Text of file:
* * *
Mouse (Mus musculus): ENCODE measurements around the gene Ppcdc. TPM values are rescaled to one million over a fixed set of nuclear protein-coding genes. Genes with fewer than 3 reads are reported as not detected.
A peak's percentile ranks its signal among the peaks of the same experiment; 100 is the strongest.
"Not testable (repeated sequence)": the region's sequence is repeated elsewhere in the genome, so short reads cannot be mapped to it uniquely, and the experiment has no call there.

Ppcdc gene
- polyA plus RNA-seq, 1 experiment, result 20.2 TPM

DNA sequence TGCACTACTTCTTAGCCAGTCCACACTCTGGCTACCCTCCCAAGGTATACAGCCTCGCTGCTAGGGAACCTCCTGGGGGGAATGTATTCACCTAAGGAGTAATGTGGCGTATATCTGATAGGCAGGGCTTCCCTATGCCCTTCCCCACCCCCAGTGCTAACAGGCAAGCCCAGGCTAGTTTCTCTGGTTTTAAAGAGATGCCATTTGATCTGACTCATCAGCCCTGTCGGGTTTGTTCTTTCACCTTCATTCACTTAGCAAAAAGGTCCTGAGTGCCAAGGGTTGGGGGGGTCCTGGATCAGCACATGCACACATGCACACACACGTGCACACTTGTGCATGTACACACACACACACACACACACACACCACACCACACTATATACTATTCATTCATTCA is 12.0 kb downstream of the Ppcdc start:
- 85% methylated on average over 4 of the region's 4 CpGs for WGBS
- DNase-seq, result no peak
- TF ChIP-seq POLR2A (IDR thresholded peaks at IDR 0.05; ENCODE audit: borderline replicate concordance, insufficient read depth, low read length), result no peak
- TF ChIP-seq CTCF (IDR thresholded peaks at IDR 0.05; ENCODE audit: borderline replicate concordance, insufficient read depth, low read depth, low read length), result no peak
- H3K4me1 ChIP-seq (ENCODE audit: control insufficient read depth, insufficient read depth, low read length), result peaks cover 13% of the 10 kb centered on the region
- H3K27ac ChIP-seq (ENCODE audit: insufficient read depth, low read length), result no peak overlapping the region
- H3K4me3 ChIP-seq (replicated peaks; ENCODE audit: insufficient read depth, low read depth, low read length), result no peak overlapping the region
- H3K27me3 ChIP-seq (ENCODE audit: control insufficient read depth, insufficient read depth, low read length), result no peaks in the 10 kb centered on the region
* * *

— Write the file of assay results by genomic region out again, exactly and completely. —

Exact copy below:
Mouse (Mus musculus): ENCODE measurements around the gene Ppcdc. TPM values are rescaled to one million over a fixed set of nuclear protein-coding genes. Genes with fewer than 3 reads are reported as not detected.
A peak's percentile ranks its signal among the peaks of the same experiment; 100 is the strongest.
"Not testable (repeated sequence)": the region's sequence is repeated elsewhere in the genome, so short reads cannot be mapped to it uniquely, and the experiment has no call there.

Ppcdc gene
- polyA plus RNA-seq, 1 experiment, result 20.2 TPM

DNA sequence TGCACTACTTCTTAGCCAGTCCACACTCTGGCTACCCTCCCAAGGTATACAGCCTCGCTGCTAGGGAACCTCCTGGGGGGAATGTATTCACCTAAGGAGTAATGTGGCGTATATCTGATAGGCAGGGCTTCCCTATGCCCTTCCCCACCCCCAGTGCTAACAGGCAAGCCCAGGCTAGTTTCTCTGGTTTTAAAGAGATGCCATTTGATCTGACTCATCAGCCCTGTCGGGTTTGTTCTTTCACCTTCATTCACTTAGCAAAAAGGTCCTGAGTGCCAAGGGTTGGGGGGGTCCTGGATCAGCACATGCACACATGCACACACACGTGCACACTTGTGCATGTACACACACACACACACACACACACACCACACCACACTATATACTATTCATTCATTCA is 12.0 kb downstream of the Ppcdc start:
- 85% methylated on average over 4 of the region's 4 CpGs for WGBS
- DNase-seq, result no peak
- TF ChIP-seq POLR2A (IDR thresholded peaks at IDR 0.05; ENCODE audit: borderline replicate concordance, insufficient read depth, low read length), result no peak
- TF ChIP-seq CTCF (IDR thresholded peaks at IDR 0.05; ENCODE audit: borderline replicate concordance, insufficient read depth, low read depth, low read length), result no peak
- H3K4me1 ChIP-seq (ENCODE audit: control insufficient read depth, insufficient read depth, low read length), result peaks cover 13% of the 10 kb centered on the region
- H3K27ac ChIP-seq (ENCODE audit: insufficient read depth, low read length), result no peak overlapping the region
- H3K4me3 ChIP-seq (replicated peaks; ENCODE audit: insufficient read depth, low read depth, low read length), result no peak overlapping the region
- H3K27me3 ChIP-seq (ENCODE audit: control insufficient read depth, insufficient read depth, low read length), result no peaks in the 10 kb centered on the region